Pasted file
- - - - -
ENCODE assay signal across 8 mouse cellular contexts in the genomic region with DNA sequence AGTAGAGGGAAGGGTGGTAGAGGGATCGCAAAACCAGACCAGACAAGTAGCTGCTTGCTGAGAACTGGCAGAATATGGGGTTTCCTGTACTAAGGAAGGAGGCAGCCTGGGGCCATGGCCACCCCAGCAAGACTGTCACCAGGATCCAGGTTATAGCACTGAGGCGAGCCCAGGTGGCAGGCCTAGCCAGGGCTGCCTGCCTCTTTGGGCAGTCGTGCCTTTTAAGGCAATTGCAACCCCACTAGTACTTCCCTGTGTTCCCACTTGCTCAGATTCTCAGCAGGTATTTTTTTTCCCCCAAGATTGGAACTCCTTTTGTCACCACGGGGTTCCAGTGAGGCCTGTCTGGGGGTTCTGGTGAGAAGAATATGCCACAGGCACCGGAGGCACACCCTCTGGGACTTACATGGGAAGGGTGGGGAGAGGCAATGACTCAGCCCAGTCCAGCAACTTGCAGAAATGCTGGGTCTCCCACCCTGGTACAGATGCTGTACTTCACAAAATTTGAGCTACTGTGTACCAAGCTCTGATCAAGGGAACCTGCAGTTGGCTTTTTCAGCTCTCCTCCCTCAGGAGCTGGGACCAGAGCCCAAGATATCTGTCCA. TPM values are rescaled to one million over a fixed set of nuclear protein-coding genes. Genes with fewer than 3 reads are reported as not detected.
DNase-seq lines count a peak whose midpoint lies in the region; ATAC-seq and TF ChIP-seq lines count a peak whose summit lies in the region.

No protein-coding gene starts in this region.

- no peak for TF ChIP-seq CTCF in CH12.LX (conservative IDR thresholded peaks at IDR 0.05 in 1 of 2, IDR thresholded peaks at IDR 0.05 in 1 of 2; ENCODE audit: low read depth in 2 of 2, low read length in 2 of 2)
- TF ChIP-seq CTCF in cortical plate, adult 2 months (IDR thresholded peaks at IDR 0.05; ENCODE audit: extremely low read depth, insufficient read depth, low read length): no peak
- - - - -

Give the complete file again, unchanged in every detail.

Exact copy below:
ENCODE assay signal across 8 mouse cellular contexts in the genomic region with DNA sequence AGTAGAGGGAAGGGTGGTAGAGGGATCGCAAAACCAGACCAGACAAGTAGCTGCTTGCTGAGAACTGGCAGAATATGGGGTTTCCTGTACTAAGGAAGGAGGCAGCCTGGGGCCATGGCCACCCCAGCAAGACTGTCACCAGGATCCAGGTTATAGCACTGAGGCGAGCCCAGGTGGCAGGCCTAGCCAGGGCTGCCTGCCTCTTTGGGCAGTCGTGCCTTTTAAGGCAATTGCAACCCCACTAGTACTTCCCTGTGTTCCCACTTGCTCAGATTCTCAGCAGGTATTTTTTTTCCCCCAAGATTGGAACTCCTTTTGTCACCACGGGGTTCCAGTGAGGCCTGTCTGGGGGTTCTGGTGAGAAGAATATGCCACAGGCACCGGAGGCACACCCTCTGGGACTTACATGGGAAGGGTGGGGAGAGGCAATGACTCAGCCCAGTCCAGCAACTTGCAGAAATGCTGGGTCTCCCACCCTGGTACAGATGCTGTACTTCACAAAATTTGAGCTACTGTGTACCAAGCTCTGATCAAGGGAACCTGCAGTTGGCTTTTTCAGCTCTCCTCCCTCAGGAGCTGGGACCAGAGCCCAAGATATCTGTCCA. TPM values are rescaled to one million over a fixed set of nuclear protein-coding genes. Genes with fewer than 3 reads are reported as not detected.
DNase-seq lines count a peak whose midpoint lies in the region; ATAC-seq and TF ChIP-seq lines count a peak whose summit lies in the region.

No protein-coding gene starts in this region.

- no peak for TF ChIP-seq CTCF in CH12.LX (conservative IDR thresholded peaks at IDR 0.05 in 1 of 2, IDR thresholded peaks at IDR 0.05 in 1 of 2; ENCODE audit: low read depth in 2 of 2, low read length in 2 of 2)
- TF ChIP-seq CTCF in cortical plate, adult 2 months (IDR thresholded peaks at IDR 0.05; ENCODE audit: extremely low read depth, insufficient read depth, low read length): no peak